London - Wales coach Warren Gatland claims defending champions Ireland are favourites for the Six Nations, although he said the tournament would be "an unknown quantity".
The Irish will be bidding for a hat-trick of Six Nations titles under Kiwi coach Joe Schmidt, although they will be without some key players including retired former skipper Paul O'Connell.
Wales begin the Championship against Ireland in Dublin on February 7 and Gatland, who named his squad on Tuesday, believes a side coached by fellow New Zealander Schmidt will still be tough to beat.
"I think one of the things about the Irish is that they would like to go in with people writing them off, even though they have won the Championship for the last two years," said Gatland, himself a former Ireland coach.
"They have to go in as favourites. The thing about any Irish team is that you write them off, and you do that at your peril."
He added: "We go into this tournament respecting them immensely, and particularly what they have achieved under Joe Schmidt over the last two seasons.
"I think they are favourites for the tournament, given the experience they have at knowing how to win, particularly under pressure. They have lost a couple of experienced players, but it is going to be a tough proposition for us."
Both England (Eddie Jones) and France (Guy Noves) have new coaches and Gatland said: "The Six Nations is a little bit of an unknown quantity, I suppose, in terms of a couple of new coaches with France and England."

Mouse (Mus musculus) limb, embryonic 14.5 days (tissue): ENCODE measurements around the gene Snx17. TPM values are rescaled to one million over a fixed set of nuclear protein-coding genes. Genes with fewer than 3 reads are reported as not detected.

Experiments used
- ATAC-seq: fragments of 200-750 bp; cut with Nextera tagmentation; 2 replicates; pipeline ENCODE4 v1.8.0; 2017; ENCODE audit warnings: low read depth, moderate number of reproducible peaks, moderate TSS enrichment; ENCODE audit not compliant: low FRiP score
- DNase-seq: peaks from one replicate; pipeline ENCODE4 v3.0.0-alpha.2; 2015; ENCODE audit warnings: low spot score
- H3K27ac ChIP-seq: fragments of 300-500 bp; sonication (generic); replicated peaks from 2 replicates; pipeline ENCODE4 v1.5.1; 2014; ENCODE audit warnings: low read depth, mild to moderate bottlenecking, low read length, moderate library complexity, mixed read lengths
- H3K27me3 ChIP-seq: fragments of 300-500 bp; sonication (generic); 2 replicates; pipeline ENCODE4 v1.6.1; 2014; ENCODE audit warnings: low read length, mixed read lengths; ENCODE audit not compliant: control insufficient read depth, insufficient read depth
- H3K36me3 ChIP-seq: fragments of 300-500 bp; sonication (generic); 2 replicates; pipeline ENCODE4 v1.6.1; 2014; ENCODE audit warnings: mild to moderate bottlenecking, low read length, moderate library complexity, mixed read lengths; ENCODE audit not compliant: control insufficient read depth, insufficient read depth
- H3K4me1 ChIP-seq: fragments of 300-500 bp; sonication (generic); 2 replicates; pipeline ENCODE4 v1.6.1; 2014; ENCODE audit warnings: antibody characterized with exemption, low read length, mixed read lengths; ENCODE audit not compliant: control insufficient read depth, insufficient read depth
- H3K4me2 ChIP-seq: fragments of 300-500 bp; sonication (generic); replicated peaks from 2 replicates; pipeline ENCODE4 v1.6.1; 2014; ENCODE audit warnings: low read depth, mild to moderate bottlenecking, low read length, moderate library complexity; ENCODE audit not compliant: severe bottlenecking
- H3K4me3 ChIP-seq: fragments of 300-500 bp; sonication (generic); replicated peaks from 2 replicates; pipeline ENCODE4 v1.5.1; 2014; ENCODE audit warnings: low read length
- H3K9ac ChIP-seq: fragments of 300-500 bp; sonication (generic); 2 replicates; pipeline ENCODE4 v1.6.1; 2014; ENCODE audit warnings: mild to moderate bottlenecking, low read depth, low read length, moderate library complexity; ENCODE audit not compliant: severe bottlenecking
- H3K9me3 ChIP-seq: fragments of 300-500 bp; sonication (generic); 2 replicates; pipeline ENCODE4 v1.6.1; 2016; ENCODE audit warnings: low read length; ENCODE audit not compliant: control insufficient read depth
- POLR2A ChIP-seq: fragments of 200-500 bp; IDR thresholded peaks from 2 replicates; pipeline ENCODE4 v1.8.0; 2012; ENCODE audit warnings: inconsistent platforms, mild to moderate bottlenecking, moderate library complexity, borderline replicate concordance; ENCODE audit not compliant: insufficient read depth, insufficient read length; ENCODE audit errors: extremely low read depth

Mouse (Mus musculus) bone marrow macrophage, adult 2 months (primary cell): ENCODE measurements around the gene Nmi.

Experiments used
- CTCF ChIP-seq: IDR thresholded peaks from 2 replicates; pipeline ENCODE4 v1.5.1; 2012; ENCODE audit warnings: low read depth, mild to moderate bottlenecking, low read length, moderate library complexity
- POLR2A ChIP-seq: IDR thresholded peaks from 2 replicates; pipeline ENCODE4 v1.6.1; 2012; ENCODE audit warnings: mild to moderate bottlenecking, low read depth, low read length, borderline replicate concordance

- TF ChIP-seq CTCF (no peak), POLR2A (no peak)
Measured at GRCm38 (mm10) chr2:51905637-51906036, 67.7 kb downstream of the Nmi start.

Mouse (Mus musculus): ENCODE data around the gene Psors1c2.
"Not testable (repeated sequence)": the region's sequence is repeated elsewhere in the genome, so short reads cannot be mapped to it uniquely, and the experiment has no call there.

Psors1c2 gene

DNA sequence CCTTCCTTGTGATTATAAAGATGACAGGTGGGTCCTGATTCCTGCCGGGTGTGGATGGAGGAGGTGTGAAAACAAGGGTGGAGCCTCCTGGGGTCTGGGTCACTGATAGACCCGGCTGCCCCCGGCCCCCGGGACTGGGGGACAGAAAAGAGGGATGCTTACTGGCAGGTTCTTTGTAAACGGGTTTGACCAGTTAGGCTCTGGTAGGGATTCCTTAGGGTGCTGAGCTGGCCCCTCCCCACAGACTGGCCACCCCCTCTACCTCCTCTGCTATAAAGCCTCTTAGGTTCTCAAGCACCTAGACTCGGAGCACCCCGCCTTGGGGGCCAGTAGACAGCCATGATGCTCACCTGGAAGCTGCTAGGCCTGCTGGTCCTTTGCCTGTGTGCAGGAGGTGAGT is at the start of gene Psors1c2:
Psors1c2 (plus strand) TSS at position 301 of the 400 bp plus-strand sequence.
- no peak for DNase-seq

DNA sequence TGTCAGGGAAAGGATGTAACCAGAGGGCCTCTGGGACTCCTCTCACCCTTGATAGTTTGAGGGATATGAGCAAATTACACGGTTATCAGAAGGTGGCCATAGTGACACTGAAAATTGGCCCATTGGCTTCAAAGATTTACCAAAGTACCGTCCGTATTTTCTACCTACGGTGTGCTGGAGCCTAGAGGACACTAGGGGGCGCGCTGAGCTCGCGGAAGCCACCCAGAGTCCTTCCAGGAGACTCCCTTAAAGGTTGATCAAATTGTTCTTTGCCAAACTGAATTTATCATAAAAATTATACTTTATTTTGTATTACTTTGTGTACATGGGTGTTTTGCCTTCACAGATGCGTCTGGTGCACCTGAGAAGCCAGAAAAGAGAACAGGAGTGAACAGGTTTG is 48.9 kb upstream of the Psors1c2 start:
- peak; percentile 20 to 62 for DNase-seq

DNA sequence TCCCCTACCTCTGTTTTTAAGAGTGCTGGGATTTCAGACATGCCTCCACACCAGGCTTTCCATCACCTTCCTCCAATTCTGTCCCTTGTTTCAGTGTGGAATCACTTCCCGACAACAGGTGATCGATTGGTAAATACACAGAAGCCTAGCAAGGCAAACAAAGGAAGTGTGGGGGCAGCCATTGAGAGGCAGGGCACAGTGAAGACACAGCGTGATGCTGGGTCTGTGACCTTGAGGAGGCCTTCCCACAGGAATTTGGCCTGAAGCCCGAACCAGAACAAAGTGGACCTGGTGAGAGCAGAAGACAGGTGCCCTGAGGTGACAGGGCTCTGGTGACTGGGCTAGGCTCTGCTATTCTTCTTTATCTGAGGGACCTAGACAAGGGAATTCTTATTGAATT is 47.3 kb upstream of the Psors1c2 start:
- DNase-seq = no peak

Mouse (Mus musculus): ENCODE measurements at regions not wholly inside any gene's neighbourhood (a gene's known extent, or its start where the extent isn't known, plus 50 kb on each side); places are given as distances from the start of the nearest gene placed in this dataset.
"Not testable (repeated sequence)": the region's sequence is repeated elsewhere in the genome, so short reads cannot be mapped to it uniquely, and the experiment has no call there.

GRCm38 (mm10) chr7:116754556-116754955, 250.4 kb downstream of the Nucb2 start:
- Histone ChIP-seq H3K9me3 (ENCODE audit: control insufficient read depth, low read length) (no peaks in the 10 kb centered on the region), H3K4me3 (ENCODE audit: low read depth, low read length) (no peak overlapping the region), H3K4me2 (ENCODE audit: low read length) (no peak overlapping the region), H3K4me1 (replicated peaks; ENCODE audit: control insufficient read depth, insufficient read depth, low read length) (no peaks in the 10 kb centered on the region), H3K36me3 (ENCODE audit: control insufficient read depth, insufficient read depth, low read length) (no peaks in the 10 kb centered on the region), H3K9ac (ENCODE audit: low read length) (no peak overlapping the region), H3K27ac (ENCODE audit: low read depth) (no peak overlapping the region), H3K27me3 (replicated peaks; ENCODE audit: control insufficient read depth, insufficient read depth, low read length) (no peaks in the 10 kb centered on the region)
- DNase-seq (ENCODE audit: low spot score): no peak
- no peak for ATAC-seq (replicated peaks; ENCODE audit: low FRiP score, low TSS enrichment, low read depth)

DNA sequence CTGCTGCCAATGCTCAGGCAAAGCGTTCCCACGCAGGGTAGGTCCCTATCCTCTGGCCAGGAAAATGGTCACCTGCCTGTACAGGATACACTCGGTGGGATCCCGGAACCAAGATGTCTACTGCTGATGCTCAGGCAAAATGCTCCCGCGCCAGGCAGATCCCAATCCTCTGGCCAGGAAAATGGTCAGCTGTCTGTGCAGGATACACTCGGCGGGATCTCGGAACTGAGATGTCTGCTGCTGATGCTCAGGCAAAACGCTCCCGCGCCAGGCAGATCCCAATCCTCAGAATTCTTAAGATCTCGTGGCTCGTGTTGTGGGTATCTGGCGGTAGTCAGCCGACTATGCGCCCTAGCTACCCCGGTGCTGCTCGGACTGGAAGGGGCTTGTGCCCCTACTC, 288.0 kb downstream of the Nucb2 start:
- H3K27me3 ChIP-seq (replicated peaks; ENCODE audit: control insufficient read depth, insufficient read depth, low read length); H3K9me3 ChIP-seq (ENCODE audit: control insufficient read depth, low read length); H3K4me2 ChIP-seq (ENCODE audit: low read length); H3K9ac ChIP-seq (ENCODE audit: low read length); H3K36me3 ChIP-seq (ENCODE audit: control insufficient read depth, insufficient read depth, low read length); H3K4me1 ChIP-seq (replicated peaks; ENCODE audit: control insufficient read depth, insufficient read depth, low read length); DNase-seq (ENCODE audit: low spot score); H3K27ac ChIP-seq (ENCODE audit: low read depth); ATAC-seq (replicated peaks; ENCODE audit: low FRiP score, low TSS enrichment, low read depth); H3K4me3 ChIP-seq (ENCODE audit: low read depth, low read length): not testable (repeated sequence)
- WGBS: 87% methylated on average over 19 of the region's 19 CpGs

Meanwhile Gatland was delighted by the decision of experienced lock Alun Wyn Jones to sign a new national dual contract with the Welsh Rugby Union and the Ospreys.
"The service he (Jones) has given to Welsh rugby has been fantastic.
"It's been a pleasure for us to see him develop as a player into an extremely valuable and experienced member of the squad. He's world-class, and the fact he has committed himself to Welsh rugby is fantastic, both for the Ospreys and for us.
"The ideal scenario is we want all our players, if possible, playing in Wales.
"It means we have the ability to train with them, and to look after them from a strength and conditioning and a medical point of view. Having them here makes the regions stronger, and it helps the national team as well.
"We are under a lot of pressure, obviously, from English and French clubs in terms of the salaries that have been offered to players, and that's something we are going to have to deal with going forward.
"The goal is to try and keep as many players as we can playing in Wales."